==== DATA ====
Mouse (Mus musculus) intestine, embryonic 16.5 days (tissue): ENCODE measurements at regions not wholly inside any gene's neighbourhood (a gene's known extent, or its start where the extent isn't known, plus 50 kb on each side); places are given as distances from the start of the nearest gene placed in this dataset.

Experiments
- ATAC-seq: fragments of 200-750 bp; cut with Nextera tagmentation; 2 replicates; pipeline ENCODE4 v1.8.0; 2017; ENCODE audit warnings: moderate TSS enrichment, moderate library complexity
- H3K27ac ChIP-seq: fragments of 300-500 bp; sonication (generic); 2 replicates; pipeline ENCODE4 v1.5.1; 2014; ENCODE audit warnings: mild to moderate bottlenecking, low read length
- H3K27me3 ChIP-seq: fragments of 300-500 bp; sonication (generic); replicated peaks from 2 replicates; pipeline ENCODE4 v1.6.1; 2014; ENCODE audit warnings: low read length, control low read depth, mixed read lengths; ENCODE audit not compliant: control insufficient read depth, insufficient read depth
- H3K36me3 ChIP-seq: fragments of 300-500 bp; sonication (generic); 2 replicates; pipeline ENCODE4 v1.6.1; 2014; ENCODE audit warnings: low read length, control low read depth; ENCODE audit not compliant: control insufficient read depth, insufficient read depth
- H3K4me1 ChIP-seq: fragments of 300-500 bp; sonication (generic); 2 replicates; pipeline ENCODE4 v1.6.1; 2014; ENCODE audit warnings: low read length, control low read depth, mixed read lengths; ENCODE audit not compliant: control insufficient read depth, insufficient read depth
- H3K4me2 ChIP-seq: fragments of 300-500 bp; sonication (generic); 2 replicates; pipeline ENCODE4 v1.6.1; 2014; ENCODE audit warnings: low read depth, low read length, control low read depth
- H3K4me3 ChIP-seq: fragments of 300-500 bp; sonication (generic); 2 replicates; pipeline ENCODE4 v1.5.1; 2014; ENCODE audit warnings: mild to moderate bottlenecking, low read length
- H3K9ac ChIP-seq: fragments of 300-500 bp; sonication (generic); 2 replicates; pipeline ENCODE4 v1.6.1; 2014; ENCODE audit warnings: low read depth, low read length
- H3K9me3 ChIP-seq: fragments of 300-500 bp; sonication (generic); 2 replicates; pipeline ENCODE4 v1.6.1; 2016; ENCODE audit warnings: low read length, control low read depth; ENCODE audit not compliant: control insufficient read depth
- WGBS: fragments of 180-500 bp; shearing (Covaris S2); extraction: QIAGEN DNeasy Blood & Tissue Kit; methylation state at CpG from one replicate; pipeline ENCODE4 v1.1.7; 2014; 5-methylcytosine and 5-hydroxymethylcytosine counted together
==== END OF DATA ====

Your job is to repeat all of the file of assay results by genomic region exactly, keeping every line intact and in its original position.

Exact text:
Mouse (Mus musculus) intestine, embryonic 16.5 days (tissue): ENCODE measurements at regions not wholly inside any gene's neighbourhood (a gene's known extent, or its start where the extent isn't known, plus 50 kb on each side); places are given as distances from the start of the nearest gene placed in this dataset.

Experiments
- ATAC-seq: fragments of 200-750 bp; cut with Nextera tagmentation; 2 replicates; pipeline ENCODE4 v1.8.0; 2017; ENCODE audit warnings: moderate TSS enrichment, moderate library complexity
- H3K27ac ChIP-seq: fragments of 300-500 bp; sonication (generic); 2 replicates; pipeline ENCODE4 v1.5.1; 2014; ENCODE audit warnings: mild to moderate bottlenecking, low read length
- H3K27me3 ChIP-seq: fragments of 300-500 bp; sonication (generic); replicated peaks from 2 replicates; pipeline ENCODE4 v1.6.1; 2014; ENCODE audit warnings: low read length, control low read depth, mixed read lengths; ENCODE audit not compliant: control insufficient read depth, insufficient read depth
- H3K36me3 ChIP-seq: fragments of 300-500 bp; sonication (generic); 2 replicates; pipeline ENCODE4 v1.6.1; 2014; ENCODE audit warnings: low read length, control low read depth; ENCODE audit not compliant: control insufficient read depth, insufficient read depth
- H3K4me1 ChIP-seq: fragments of 300-500 bp; sonication (generic); 2 replicates; pipeline ENCODE4 v1.6.1; 2014; ENCODE audit warnings: low read length, control low read depth, mixed read lengths; ENCODE audit not compliant: control insufficient read depth, insufficient read depth
- H3K4me2 ChIP-seq: fragments of 300-500 bp; sonication (generic); 2 replicates; pipeline ENCODE4 v1.6.1; 2014; ENCODE audit warnings: low read depth, low read length, control low read depth
- H3K4me3 ChIP-seq: fragments of 300-500 bp; sonication (generic); 2 replicates; pipeline ENCODE4 v1.5.1; 2014; ENCODE audit warnings: mild to moderate bottlenecking, low read length
- H3K9ac ChIP-seq: fragments of 300-500 bp; sonication (generic); 2 replicates; pipeline ENCODE4 v1.6.1; 2014; ENCODE audit warnings: low read depth, low read length
- H3K9me3 ChIP-seq: fragments of 300-500 bp; sonication (generic); 2 replicates; pipeline ENCODE4 v1.6.1; 2016; ENCODE audit warnings: low read length, control low read depth; ENCODE audit not compliant: control insufficient read depth
- WGBS: fragments of 180-500 bp; shearing (Covaris S2); extraction: QIAGEN DNeasy Blood & Tissue Kit; methylation state at CpG from one replicate; pipeline ENCODE4 v1.1.7; 2014; 5-methylcytosine and 5-hydroxymethylcytosine counted together